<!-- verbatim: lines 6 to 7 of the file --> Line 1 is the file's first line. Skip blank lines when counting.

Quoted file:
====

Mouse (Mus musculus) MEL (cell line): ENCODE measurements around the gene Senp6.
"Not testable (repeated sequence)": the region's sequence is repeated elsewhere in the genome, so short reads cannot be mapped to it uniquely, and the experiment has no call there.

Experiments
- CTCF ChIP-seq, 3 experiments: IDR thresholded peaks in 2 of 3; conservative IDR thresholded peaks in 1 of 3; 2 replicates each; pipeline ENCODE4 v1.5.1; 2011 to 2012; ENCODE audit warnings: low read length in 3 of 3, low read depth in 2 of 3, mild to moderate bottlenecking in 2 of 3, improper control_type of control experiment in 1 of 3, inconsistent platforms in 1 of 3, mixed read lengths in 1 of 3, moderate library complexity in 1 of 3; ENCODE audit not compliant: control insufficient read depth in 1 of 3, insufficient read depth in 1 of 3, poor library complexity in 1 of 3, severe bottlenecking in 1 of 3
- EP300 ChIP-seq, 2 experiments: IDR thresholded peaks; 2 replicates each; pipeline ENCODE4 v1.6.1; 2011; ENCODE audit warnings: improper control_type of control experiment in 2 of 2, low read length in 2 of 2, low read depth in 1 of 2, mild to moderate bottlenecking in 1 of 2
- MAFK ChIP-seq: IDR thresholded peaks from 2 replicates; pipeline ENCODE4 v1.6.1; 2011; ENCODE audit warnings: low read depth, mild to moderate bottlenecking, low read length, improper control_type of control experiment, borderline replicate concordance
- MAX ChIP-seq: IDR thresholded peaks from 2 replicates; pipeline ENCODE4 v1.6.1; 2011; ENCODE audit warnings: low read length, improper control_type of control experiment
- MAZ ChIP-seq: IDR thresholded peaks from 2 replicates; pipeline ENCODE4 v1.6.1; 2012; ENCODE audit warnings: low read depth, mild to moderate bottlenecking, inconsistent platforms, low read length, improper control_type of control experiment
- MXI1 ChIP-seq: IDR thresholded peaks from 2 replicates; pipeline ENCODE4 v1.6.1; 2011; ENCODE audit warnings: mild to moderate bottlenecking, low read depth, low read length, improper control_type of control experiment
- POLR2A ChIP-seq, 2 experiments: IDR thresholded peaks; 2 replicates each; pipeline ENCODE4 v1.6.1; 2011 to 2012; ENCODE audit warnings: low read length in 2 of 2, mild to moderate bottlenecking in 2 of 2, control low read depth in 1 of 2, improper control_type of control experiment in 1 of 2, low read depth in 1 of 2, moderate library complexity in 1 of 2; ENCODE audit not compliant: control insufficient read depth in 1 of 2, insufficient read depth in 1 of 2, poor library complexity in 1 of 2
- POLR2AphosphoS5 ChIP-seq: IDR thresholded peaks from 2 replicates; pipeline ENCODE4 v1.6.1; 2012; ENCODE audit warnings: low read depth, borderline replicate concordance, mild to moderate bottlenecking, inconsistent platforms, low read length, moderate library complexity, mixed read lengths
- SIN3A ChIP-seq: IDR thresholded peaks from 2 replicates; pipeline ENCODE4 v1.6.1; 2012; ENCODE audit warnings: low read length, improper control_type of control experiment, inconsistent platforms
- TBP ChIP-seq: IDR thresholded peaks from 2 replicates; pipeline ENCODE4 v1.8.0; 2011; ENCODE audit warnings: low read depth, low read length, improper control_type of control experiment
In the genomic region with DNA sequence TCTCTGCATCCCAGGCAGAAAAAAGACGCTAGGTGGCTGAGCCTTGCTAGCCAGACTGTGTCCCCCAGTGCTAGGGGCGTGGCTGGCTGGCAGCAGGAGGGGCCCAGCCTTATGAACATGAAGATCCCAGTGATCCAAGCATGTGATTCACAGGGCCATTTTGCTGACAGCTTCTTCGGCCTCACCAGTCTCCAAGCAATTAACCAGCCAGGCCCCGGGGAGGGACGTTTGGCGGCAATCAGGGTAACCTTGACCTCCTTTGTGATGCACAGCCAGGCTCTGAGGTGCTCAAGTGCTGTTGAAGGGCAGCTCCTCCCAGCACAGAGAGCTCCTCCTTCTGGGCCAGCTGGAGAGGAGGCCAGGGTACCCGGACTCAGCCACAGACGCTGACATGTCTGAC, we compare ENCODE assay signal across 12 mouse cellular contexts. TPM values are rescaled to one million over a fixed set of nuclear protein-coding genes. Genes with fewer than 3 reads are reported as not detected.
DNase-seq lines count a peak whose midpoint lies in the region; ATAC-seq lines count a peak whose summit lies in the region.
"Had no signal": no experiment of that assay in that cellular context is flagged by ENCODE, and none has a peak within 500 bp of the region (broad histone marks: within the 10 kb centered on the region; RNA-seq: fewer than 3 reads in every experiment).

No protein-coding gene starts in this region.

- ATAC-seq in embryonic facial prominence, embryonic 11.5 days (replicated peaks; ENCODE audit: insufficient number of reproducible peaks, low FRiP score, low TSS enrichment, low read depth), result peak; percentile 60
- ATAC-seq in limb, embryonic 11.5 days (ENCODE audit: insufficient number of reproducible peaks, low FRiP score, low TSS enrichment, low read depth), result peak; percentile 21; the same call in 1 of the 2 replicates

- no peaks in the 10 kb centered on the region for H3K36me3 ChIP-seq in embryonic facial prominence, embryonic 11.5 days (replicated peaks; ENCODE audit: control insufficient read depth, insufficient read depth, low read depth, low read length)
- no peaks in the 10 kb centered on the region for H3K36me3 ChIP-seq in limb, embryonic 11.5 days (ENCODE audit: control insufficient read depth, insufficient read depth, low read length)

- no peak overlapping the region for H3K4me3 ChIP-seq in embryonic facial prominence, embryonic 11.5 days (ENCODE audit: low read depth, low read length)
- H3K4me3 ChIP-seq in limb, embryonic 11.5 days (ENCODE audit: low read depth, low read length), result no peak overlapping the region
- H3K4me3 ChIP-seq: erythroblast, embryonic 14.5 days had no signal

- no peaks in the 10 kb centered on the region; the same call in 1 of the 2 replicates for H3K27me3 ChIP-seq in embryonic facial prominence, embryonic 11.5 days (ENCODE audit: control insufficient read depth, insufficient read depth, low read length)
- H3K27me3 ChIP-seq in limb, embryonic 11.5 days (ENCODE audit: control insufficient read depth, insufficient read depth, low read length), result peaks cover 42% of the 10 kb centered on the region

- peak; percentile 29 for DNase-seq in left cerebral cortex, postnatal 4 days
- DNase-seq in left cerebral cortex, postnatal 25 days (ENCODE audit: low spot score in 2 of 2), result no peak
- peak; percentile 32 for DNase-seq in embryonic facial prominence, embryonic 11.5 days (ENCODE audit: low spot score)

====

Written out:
- MAFK ChIP-seq: IDR thresholded peaks from 2 replicates; pipeline ENCODE4 v1.6.1; 2011; ENCODE audit warnings: low read depth, mild to moderate bottlenecking, low read length, improper control_type of control experiment, borderline replicate concordance
- MAX ChIP-seq: IDR thresholded peaks from 2 replicates; pipeline ENCODE4 v1.6.1; 2011; ENCODE audit warnings: low read length, improper control_type of control experiment